Course Website Syllabus Reading Assignments Quarter Schedule Evaluation Methods Lecture Notes Print out or download on to laptop May be taken down at anytime so it is your responsibility to print or download before each lecture
Important Dates Mid-term: February 7, 2011 Essay Due: February 14, 2011 Electronically [Turnitin] Hard Copy + Article [In Class] Extra Credit Due: February 21, 2011 Final Exam: March 7, 2011
Not a synonym for adolescence Defined as the biological state when reproduction becomes possible Refers to physical changes that occur during adolescence
Puberty (cont) Pubertal changes in girls begin between ages 9 and 14. Pubertal changes in boys generally begin about 2 years later than in girls.
Physical occurrences from puberty Growth Spurt The primary sex characteristics develop The secondary sex characteristics develop
Growth Spurt 1. Limbs 2. Bodys trunk 3. Shoulders and chest Bones become harder and more dense Muscle and fat contribute to an adolescent increase in weight
Body Composition Girls Develop Breast Acquire Hips Higher fat to muscle ratio Boys Wider shoulders More muscular neck Lose fat during adolescence
Primary Sex Characteristics Differences in male and female anatomy which are present at birth –ovaries and testes Defined as the change necessary to prepare girls and boys bodies to produce children Marker events Girls Menarche Boys Spermarche As the primary sex organs mature, the secondary sex characteristics distinguish males from females
Secondary Sex Characteristics Defined as changes that make boys and girls look like mature men and women Girls -Breast Development-Body Odor -Body fat-Body Hair Boys -Voice Deepens-Body Odor -Shoulders broaden-Body Hair
Tanner Classification of Sexual Maturity Puberty is divided into five stages, called Tanner Stages (numbered 1-5). Each stage represents the extent of breast, pubic and genital hair growth.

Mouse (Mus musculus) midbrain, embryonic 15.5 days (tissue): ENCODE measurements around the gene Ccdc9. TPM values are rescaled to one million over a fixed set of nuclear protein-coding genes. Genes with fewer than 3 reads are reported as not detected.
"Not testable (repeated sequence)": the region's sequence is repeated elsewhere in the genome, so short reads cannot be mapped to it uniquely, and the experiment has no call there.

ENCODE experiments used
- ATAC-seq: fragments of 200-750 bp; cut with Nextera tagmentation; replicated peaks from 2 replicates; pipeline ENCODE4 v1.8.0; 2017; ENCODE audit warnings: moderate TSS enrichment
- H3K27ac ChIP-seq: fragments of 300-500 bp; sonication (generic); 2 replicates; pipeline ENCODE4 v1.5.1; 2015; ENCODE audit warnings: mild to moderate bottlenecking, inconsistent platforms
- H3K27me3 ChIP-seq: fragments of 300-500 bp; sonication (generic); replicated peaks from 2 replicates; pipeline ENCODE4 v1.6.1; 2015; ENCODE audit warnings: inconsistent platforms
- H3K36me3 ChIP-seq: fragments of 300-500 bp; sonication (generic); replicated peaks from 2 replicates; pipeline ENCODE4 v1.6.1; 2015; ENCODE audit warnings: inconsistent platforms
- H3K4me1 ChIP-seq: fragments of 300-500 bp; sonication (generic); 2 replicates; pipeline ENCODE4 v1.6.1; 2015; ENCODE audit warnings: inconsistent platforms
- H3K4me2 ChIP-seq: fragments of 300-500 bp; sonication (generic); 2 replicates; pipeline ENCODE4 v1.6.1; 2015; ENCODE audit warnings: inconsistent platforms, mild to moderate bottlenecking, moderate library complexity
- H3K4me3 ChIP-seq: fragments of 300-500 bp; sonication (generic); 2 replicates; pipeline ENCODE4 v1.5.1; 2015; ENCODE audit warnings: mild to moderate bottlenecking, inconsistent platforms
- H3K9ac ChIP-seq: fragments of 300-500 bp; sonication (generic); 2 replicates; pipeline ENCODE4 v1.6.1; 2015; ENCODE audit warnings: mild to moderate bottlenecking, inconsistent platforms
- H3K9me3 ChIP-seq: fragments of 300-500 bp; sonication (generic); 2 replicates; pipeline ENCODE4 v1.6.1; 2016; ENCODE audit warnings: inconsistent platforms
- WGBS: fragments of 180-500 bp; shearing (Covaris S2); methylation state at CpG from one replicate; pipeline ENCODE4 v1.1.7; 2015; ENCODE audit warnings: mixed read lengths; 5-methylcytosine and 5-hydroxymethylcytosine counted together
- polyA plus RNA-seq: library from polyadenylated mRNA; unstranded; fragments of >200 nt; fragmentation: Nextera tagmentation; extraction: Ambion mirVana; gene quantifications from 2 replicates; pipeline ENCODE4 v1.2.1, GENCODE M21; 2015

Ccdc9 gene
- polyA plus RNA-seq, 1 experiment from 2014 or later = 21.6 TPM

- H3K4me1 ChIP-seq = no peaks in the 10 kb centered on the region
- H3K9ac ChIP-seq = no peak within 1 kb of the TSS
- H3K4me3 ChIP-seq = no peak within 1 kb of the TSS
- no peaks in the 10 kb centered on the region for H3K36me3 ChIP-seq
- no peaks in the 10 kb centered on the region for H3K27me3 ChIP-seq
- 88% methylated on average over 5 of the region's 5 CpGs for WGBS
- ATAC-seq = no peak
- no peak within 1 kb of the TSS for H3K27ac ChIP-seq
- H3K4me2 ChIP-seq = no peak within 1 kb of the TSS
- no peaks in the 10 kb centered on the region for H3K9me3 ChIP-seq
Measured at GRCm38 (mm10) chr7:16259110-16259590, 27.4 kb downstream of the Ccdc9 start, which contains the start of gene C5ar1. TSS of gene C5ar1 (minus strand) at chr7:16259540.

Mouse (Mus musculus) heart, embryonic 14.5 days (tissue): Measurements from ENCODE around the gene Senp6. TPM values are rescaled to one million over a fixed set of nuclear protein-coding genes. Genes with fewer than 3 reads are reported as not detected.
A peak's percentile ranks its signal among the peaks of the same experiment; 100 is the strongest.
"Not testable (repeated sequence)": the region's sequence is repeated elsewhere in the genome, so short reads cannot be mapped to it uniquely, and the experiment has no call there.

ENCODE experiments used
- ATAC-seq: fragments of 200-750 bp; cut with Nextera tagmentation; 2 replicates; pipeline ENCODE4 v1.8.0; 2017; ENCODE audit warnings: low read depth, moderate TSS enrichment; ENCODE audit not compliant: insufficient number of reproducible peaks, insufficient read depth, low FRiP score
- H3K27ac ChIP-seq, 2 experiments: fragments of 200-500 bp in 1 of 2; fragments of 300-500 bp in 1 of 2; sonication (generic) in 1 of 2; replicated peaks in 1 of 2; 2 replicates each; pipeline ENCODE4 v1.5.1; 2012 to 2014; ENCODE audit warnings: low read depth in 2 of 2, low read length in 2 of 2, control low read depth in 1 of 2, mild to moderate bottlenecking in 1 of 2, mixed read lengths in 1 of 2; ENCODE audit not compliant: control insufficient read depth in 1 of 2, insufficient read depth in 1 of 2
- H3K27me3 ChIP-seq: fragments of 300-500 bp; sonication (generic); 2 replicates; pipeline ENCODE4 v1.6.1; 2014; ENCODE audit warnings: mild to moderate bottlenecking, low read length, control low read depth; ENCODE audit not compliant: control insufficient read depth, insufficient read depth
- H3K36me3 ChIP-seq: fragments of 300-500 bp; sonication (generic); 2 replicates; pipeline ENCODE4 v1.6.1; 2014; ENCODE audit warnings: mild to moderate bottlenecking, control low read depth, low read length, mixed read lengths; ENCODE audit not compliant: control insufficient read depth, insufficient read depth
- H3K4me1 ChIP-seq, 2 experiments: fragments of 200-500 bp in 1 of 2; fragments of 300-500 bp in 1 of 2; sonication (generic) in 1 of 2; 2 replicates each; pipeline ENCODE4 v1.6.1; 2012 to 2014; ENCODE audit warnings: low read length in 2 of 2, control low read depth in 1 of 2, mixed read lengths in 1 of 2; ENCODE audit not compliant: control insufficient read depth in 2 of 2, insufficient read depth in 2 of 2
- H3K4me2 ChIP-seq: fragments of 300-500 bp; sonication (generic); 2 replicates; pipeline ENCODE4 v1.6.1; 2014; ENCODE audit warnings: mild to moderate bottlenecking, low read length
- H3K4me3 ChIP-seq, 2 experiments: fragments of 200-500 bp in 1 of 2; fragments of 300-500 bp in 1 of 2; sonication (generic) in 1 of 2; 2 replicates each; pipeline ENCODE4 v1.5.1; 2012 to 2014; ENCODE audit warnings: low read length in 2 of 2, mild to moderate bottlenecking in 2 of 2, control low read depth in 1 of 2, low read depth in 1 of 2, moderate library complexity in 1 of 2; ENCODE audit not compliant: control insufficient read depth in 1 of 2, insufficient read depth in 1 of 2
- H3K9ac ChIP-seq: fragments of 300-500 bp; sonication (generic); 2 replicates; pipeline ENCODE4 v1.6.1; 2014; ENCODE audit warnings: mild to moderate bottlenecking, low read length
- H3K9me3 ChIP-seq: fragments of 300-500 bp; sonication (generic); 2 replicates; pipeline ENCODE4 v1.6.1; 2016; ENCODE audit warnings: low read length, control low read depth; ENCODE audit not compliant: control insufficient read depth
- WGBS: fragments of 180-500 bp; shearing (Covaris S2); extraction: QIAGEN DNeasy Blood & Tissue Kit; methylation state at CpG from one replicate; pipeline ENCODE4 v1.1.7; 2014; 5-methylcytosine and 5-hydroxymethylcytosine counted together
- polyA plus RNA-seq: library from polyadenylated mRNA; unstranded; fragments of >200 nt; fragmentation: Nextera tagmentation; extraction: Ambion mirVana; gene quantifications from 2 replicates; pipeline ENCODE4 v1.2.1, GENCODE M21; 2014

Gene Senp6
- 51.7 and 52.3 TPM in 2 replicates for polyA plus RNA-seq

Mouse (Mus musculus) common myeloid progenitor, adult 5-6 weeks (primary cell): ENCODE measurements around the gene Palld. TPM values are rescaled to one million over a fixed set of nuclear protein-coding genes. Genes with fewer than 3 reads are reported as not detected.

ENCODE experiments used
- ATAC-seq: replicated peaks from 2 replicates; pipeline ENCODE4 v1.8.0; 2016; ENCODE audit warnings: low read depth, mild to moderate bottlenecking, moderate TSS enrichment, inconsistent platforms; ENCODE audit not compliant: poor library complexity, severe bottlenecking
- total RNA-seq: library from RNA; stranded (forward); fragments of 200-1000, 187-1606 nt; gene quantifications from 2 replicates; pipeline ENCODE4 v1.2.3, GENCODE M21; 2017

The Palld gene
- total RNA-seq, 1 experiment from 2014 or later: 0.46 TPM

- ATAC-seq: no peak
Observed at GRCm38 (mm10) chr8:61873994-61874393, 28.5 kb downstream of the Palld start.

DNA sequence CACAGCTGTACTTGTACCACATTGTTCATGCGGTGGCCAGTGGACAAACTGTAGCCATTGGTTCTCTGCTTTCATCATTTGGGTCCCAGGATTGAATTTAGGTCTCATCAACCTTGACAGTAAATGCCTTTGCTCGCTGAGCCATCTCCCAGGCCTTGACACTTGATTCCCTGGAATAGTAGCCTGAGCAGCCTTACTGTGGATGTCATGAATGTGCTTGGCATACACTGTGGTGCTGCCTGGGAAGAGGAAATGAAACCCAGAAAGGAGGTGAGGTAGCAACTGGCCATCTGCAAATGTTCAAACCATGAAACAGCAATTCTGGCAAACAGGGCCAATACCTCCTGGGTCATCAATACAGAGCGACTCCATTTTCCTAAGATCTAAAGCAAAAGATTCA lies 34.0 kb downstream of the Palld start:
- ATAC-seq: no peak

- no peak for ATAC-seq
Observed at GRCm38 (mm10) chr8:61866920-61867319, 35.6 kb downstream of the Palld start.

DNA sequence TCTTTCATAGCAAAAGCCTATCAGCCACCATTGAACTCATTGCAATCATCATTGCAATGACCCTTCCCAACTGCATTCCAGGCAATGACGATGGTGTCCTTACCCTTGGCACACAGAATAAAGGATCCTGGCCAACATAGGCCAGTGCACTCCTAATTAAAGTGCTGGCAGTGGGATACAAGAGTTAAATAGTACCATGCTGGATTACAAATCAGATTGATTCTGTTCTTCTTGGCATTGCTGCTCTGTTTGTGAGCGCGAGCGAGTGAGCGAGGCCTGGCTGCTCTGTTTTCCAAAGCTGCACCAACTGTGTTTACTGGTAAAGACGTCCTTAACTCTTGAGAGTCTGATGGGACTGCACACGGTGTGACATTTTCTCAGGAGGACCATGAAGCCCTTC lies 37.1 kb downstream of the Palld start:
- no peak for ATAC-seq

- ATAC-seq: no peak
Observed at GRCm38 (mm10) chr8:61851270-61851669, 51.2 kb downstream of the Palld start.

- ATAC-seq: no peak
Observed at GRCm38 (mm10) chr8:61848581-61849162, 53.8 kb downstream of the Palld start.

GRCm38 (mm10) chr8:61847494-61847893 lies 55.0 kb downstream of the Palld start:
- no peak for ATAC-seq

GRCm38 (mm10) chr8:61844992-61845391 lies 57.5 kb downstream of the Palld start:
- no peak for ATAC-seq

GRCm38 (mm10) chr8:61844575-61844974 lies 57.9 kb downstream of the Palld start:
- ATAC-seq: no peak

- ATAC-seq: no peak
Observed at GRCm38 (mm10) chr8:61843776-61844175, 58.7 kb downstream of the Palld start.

Usual Age Range Earliest Age Latest AgeApproximate Average Age 1. Beginning of breast development 8 – ¾ years13 – ¼ years11 years 2. Appearance of pubic hair 9 years13 ½ years11 years 3. Beginning of most rapid growth 10 ½ years14 ½ years12 years 4. Menarche 2-3 years after 1 st signs of puberty 10 ¾ years15 ½ years12 ½ years Phases of Development - girls
Phases of Development - boys Usual Age Range Earliest Age Latest AgeApproximate Average Age 1. Beginning of enlargement of testes 9 ½ years13 ½ years12 years 2. Growth of the penis 10 years14 years12 ¼ years 3. Appearance of pubic hair 9 ½ years14 years12 ½ years 4. Beginning of most rapid growth in height 11 ½ years16 years14 years
Nocturnal Emissions Aka Wet Dreams Involuntary Orgasm An ejaculation of semen experienced during sleep
Hormones Estrogen Responsible for many changes that occur during puberty. Cause the breasts, uterus, and vagina to mature and the body to take feminine proportions Contribute to regulation of the menstrual cycle Testosterone Responsible for changes of male puberty Leads to muscle growth, body and facial hair, and other male sex characteristics Contributes to gains in body size
Sexual Anatomy & Physiology
Female Sex Organs: All embryos appear as female at first. Genetic and hormonal signals trigger the development of male organs in those embryos destined to be male. Sex organs serve a reproductive purpose, but they perform other functions also: giving pleasure, attracting sex partners, and bonding in relationships.
Vulva The external female genitals are known collectively as the vulva. It includes: Mons pubis Clitoris Clitoral Hood (or Prepuce) Labia Majora Labia Minora Urethral Opening Anus
Vulva (cont) mons pubis is a pad of fatty tissue that covers the area of the pubic bone. clitoris is the center of sexual arousal in the female. labia majora (outer lips) are two folds of spongy flesh extending from the mons pubis and enclosing the other external genitals. labia minora (inner lips) are smooth, hairless folds within the labia majora that meet above the clitoris.
Diagram of the Female Reproductive System (external view)
Female Genital Mutilation (FGM) aka Female Circumcision What is it? Types Areas where it is practiced
What is FGM?
Types of FGM Type I excision of the prepuce, with or without excision of part or all of the clitoris Type II excision of the clitoris with partial or total excision of the labia minora
Types of FGM (cont) Type III Aka infibulation; the most extreme excision of part or all of the external genitalia and stitching/narrowing of the vaginal opening Type IV pricking, piercing or incising of the clitoris and/or labia; stretching of the clitoris and/or labia; cauterization by burning of the clitoris and surrounding tissue
Where is FGM practiced?
Why is FGM practiced?
Internal Organs The internal female sexual structures and reproductive organs include: Vagina Uterus Cervix Ovaries Fallopian tubes
The Vagina A flexible muscular organ, approximately 3-4 inches long (in unaroused state) that has the vaginal opening at one end and the cervix at the other. Purpose of the vagina: Menstruation Childbirth Intercourse